Make sure your proposal doesn’t come across as bragging. You could say things like “I’m the foremost expert on XXX” but you’ll probably have better luck if you say “I’ve successfully talked about this topic at three meetups in the past year”. You don’t have to be excessively humble but even when I *know* I can do a good job of a talk I won’t say “I’ve done a similar talk in the past and got rave reviews.” Instead, I’ll try to provide evidence and use polite but confident language. For example, “I know the collection of stories talk format is challenging. I’ve successfully done talks with this format and I’m comfortable doing it again. The unifying theme of my stories will be XXX.” This addresses a potential concern of the committee by saying I’ve been successful before but they don’t have to take my word for it since I show I’ve thought about the issue and have a plan to mitigate it. When I was a new speaker I would say “I’m a relatively new speaker but I’ll practice my talk with my co-workers and/or my local meetup to ensure I work out any snags before the event.” I think this made organizers more comfortable taking the risk of accepting my talk.
Also, as a general tip, I try to avoid talks that are product/gem pitches or all about my company. If your proposal contains sentences like “I wrote XXX and want to give an overview of it”, “learn about product XXX”, or “my company is super cool, here’s what we did!” you have a higher chance of getting rejected. Instead, try focusing on the problems your gem/product solves and how knowing about it will benefit attendees. You can also focus on any particularly interesting challenges that you or your team have overcome and how attendees can apply the lessons you learned to their own lives.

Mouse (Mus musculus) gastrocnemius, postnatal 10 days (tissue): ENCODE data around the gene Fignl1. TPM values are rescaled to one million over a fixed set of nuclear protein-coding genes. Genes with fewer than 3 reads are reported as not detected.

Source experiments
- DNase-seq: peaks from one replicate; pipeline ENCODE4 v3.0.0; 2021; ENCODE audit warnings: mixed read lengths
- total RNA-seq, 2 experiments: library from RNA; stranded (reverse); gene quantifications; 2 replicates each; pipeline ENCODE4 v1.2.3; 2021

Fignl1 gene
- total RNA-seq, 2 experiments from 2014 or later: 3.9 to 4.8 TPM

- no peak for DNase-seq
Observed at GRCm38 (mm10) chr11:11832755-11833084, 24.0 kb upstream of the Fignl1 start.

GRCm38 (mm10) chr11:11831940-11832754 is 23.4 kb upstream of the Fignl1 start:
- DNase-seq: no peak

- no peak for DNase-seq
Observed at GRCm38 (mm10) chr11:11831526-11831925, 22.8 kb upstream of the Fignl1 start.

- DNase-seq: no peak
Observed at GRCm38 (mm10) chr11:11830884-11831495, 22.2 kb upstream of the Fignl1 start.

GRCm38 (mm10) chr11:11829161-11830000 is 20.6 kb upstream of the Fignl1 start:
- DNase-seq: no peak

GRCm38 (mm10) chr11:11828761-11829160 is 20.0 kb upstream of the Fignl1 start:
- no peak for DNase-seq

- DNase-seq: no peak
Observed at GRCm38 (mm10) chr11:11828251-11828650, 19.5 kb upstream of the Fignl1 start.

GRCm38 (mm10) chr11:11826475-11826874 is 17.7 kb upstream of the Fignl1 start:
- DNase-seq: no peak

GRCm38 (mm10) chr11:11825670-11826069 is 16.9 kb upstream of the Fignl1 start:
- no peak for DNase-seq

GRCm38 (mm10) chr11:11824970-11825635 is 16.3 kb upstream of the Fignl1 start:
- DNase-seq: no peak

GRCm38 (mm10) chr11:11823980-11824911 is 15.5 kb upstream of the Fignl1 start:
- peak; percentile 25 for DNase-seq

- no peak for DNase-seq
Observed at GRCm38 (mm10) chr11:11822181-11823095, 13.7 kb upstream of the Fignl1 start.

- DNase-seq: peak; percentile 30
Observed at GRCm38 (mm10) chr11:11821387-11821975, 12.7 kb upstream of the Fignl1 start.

Submit multiple noticeably different talks
This is the most important tip. Make sure you submit a couple talks on different subjects. Pick topics that are interesting but not insanely popular. Containers and functional programming are really popular in my community right now. I like both of those topics and have done talks on them in the past but I’m avoiding those topics right now so I don’t have to compete with as many other proposals. Instead, I’m picking topics that I hear people talking about at meetups or on nerdy news sites.
Look at the track list and past programs for events and try to figure out what is likely to be over-represented in the submission pool and don’t submit on that if you can avoid it. One event I submit to every year often has a lot of advanced technical talks and culture talks so I try to submit a beginner or intermediate technical talk. Usually, that means I’m competing against fewer similar proposals which increases the chance I’ll get a talk accepted. Also, ask the organizers or others in the know if there are topics that a conference will never select. For example, one well-known event generally wouldn’t accept testing talks.
Currently, I try to submit three talks to an event I really want to attend. Ideally one is a completely new talk and all three are significantly different from each other. My current strategy is one culture talk, one technical topic that I feel is “up and coming”, and something that is technical, a bit obscure, and beginner friendly. This way if a conference gets a ton of culture/career talk proposals I still have two other ways to get accepted. Several speakers I respect do the same thing and I’ve seen this strategy work again and again.
The vast majority of feedback I’ve given to folks after acceptance/rejection emails go out was “You wrote a great proposal on a cool topic. There were five other proposals on basically the same topic and another proposal did a better job balancing the program.” That sounds like the conference equivalent of “it’s not you, it’s me” but sometimes that was just how the CFP process went that year. Dumb luck plays a role in acceptances as well.
The worst part of being on a program committee is knowing you have rejected good talks. I always know I’ve rejected a talk that would be better prepared and presented than a talk that got accepted. I feel especially bad when the folks I consider friends and look up to get their talks rejected. But putting together a conference program isn’t an exact science and I do the best I can and know that other committees do the same. After you’ve put your best foot forward it is usually just a matter of luck.
Originally published at www.thagomizer.com on September 23, 2016.